The Northumbrian Frontier: At the Edge of an Early Medieval Kingship

This project focuses on the kingdom of Northumbria: it was the foremost polity in existence on the island of Great Britain between 500–700 CE. Expanding from a fortified hill on the ocean, Northumbria grew into the valleys and mountains of its hinterland. Bolstered by the church, the kingdom maintained its power well, flourishing in the arts and literature. Its power in that time extended as far south as the Thames valley, and as far north as Scotland.

The Yorkshire Dales, a Northumbrian heartland. Image credit Wikimedia.

This project seeks to uncover the nature of Northumbria’s power by looking at its frontiers. How was Northumbria’s influence—political, social, ecclesiastical—felt at its boundaries with other kingdoms and peoples? To explore Northumbria at its edge, varied languages and peoples will enrich the Northumbrian prose record. Included are Mercian charters, Picts sculpture, Britannic verse, and Irish annals. At its conclusion, the research should add to discussions of frontier studies’ viability in the medieval period and illuminate the impact of the Northumbrian imposition on England.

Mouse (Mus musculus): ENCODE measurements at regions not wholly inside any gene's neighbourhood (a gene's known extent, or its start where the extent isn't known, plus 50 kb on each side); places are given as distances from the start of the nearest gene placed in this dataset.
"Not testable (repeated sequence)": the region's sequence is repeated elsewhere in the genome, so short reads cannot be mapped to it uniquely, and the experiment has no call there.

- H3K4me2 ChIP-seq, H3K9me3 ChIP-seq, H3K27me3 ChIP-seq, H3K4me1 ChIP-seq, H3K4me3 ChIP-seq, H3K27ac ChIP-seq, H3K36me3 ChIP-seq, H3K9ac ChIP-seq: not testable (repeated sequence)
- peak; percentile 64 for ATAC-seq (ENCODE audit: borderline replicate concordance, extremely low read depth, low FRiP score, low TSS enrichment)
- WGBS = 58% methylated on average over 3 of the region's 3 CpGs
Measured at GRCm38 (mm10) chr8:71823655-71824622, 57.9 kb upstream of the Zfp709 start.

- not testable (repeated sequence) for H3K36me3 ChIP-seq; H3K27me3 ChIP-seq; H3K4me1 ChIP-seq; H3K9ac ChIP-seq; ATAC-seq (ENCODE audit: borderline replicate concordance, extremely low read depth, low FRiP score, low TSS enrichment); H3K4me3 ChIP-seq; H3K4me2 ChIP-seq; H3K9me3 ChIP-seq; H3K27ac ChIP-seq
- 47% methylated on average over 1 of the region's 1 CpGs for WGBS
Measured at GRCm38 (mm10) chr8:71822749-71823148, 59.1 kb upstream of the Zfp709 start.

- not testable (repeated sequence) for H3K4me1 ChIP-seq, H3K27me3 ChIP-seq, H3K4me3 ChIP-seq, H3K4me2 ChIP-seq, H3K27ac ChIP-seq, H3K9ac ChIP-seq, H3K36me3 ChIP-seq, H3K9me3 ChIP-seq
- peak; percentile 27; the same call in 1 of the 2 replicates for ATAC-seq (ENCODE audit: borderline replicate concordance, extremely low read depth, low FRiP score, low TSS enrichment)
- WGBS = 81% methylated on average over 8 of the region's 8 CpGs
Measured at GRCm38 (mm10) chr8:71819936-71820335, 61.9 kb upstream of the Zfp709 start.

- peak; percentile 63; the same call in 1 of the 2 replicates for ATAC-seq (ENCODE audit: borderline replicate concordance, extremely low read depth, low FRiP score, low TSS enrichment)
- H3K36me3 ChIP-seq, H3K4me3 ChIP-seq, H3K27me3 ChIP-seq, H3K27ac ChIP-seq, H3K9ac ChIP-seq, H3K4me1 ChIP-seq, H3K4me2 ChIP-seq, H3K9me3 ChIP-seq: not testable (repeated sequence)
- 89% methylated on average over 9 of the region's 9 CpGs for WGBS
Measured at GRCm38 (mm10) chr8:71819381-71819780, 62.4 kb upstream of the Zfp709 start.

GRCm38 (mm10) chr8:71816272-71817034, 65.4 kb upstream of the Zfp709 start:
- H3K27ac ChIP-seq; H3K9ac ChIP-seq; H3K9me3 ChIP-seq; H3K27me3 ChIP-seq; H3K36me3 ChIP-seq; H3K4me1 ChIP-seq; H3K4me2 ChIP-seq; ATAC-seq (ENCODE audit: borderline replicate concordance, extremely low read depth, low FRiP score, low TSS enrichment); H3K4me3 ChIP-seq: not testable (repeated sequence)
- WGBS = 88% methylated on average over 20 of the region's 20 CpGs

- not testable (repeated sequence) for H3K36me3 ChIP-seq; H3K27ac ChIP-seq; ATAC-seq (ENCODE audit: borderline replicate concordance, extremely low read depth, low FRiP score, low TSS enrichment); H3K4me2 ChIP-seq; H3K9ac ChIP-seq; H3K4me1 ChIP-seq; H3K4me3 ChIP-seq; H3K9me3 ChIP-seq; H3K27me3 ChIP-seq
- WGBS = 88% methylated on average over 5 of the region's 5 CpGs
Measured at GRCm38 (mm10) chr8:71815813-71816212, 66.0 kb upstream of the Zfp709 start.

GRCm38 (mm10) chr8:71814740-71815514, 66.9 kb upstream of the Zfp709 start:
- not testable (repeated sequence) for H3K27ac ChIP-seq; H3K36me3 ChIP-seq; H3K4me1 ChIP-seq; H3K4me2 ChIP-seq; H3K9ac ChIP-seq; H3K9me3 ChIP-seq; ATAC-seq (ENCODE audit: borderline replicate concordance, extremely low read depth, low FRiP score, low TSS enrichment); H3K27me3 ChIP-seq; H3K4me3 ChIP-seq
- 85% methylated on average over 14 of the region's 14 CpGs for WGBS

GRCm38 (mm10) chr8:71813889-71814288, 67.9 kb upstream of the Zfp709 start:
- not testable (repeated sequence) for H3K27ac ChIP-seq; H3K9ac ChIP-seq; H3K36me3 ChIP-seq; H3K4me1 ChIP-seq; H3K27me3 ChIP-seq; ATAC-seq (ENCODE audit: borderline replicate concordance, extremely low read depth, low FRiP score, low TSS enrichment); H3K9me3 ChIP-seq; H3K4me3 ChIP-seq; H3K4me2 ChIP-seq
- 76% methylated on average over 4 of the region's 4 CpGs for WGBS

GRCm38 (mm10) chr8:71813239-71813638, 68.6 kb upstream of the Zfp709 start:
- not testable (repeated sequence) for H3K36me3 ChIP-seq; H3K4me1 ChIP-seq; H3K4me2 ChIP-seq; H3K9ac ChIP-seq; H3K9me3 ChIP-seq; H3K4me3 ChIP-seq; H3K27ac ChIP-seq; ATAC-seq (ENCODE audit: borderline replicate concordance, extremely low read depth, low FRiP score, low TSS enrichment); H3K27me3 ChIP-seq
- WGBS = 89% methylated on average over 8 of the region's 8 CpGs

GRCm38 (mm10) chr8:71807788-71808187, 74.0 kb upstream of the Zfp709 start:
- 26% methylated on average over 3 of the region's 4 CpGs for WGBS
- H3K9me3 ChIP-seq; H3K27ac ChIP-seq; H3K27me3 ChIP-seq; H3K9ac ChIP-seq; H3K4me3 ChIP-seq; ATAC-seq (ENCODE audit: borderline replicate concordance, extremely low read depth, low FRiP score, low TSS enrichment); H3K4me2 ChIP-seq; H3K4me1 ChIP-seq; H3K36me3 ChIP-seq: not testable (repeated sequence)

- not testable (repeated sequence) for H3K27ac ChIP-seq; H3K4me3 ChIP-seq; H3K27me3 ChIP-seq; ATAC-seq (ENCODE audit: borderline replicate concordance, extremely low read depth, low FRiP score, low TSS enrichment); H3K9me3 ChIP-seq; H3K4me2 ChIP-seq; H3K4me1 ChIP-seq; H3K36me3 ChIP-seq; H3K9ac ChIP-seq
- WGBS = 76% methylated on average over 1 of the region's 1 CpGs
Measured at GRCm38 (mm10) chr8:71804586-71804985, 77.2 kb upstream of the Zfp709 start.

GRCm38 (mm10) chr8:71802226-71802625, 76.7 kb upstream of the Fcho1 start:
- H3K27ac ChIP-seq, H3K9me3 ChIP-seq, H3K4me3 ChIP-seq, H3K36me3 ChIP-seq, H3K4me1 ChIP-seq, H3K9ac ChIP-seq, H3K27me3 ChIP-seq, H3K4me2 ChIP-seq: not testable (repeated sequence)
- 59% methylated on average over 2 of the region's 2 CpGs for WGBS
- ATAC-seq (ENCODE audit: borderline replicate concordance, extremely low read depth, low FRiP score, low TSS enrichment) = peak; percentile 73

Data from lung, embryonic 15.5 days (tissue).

1. coolrob831 says:

    This is a super cool idea! Irad Malkin talked about the “middle ground” concept and how different empires and civilizations meet, interact, and coexist across their borders. I’d be very interested to see how an empire with such influence across the British Isles gained and kept their power, and eventually lost it. How many other civilizations were actually living on the Isles at the same time as the Northumbrians, and how many did they interact with across in to the European mainland? I’m very interested to see what you find out!

Speak Your Mind